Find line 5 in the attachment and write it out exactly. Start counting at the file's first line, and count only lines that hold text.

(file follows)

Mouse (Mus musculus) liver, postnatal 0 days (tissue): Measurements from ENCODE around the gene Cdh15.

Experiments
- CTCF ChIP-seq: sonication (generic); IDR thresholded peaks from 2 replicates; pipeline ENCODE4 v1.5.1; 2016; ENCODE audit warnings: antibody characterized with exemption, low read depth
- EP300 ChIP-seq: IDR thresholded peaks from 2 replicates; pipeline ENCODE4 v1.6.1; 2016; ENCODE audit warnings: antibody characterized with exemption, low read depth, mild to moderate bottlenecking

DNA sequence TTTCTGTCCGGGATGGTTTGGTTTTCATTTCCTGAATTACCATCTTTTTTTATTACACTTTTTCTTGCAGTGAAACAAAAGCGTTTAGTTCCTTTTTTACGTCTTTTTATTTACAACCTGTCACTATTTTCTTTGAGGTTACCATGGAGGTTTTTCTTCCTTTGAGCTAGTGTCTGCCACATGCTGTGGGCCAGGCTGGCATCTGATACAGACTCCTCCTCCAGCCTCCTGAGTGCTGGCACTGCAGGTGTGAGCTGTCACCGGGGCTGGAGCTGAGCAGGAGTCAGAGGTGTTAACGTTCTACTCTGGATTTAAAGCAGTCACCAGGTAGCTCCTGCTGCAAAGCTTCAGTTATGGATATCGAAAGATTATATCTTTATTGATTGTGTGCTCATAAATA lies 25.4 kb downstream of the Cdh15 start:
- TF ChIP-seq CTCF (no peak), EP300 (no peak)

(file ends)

DNA sequence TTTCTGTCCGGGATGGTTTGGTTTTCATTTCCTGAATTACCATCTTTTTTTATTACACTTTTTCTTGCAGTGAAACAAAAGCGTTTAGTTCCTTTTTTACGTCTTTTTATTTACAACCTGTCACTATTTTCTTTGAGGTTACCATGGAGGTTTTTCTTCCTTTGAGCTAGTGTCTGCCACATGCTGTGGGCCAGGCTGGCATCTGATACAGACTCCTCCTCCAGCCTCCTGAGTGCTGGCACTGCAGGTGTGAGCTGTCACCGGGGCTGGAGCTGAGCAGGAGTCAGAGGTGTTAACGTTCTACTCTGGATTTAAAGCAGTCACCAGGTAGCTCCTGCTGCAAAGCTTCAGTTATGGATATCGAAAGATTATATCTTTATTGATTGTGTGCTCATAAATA lies 25.4 kb downstream of the Cdh15 start: